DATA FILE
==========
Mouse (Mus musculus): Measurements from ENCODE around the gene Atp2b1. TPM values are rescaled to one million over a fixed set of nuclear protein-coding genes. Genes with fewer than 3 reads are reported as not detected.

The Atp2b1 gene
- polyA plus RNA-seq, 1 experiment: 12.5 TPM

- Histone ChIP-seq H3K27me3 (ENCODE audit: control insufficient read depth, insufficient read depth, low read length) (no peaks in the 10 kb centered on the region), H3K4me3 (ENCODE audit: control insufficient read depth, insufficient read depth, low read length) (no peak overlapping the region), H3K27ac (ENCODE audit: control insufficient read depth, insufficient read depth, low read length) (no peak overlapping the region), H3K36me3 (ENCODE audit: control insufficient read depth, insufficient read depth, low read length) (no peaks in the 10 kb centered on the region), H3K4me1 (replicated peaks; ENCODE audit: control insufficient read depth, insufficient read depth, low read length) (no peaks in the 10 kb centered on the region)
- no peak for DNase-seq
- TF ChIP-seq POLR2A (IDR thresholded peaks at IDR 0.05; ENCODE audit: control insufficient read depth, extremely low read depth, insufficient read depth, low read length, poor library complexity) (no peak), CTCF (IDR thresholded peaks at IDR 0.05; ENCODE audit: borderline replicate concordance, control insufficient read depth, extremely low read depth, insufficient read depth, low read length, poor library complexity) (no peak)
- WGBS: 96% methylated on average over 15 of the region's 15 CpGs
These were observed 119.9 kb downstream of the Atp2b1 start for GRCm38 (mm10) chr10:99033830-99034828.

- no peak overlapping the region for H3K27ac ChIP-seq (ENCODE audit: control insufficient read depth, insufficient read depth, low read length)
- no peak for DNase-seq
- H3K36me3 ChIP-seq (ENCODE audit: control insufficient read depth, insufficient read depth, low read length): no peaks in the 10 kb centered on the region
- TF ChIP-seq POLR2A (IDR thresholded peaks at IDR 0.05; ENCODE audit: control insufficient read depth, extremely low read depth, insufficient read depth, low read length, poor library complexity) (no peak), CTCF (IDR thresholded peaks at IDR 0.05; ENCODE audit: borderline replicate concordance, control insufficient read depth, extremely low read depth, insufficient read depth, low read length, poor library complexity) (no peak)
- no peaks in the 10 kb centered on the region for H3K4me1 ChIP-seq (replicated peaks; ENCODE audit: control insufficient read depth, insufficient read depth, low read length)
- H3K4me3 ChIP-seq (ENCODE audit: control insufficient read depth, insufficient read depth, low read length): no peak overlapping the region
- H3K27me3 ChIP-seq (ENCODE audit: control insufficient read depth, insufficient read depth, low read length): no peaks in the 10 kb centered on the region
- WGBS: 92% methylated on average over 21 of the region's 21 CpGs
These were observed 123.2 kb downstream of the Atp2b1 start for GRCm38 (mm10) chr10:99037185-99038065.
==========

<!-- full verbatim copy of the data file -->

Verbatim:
Mouse (Mus musculus): Measurements from ENCODE around the gene Atp2b1. TPM values are rescaled to one million over a fixed set of nuclear protein-coding genes. Genes with fewer than 3 reads are reported as not detected.

The Atp2b1 gene
- polyA plus RNA-seq, 1 experiment: 12.5 TPM

- Histone ChIP-seq H3K27me3 (ENCODE audit: control insufficient read depth, insufficient read depth, low read length) (no peaks in the 10 kb centered on the region), H3K4me3 (ENCODE audit: control insufficient read depth, insufficient read depth, low read length) (no peak overlapping the region), H3K27ac (ENCODE audit: control insufficient read depth, insufficient read depth, low read length) (no peak overlapping the region), H3K36me3 (ENCODE audit: control insufficient read depth, insufficient read depth, low read length) (no peaks in the 10 kb centered on the region), H3K4me1 (replicated peaks; ENCODE audit: control insufficient read depth, insufficient read depth, low read length) (no peaks in the 10 kb centered on the region)
- no peak for DNase-seq
- TF ChIP-seq POLR2A (IDR thresholded peaks at IDR 0.05; ENCODE audit: control insufficient read depth, extremely low read depth, insufficient read depth, low read length, poor library complexity) (no peak), CTCF (IDR thresholded peaks at IDR 0.05; ENCODE audit: borderline replicate concordance, control insufficient read depth, extremely low read depth, insufficient read depth, low read length, poor library complexity) (no peak)
- WGBS: 96% methylated on average over 15 of the region's 15 CpGs
These were observed 119.9 kb downstream of the Atp2b1 start for GRCm38 (mm10) chr10:99033830-99034828.

- no peak overlapping the region for H3K27ac ChIP-seq (ENCODE audit: control insufficient read depth, insufficient read depth, low read length)
- no peak for DNase-seq
- H3K36me3 ChIP-seq (ENCODE audit: control insufficient read depth, insufficient read depth, low read length): no peaks in the 10 kb centered on the region
- TF ChIP-seq POLR2A (IDR thresholded peaks at IDR 0.05; ENCODE audit: control insufficient read depth, extremely low read depth, insufficient read depth, low read length, poor library complexity) (no peak), CTCF (IDR thresholded peaks at IDR 0.05; ENCODE audit: borderline replicate concordance, control insufficient read depth, extremely low read depth, insufficient read depth, low read length, poor library complexity) (no peak)
- no peaks in the 10 kb centered on the region for H3K4me1 ChIP-seq (replicated peaks; ENCODE audit: control insufficient read depth, insufficient read depth, low read length)
- H3K4me3 ChIP-seq (ENCODE audit: control insufficient read depth, insufficient read depth, low read length): no peak overlapping the region
- H3K27me3 ChIP-seq (ENCODE audit: control insufficient read depth, insufficient read depth, low read length): no peaks in the 10 kb centered on the region
- WGBS: 92% methylated on average over 21 of the region's 21 CpGs
These were observed 123.2 kb downstream of the Atp2b1 start for GRCm38 (mm10) chr10:99037185-99038065.